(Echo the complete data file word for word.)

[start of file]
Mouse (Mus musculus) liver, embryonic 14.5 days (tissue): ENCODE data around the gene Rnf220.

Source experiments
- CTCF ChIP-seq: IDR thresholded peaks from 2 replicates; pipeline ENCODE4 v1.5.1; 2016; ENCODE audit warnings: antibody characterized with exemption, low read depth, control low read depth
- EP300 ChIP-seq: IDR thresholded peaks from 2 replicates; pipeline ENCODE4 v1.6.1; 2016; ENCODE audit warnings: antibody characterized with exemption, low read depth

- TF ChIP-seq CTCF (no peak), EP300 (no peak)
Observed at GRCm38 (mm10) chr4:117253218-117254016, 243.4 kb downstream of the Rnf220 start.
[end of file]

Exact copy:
Mouse (Mus musculus) liver, embryonic 14.5 days (tissue): ENCODE data around the gene Rnf220.

Source experiments
- CTCF ChIP-seq: IDR thresholded peaks from 2 replicates; pipeline ENCODE4 v1.5.1; 2016; ENCODE audit warnings: antibody characterized with exemption, low read depth, control low read depth
- EP300 ChIP-seq: IDR thresholded peaks from 2 replicates; pipeline ENCODE4 v1.6.1; 2016; ENCODE audit warnings: antibody characterized with exemption, low read depth

- TF ChIP-seq CTCF (no peak), EP300 (no peak)
Observed at GRCm38 (mm10) chr4:117253218-117254016, 243.4 kb downstream of the Rnf220 start.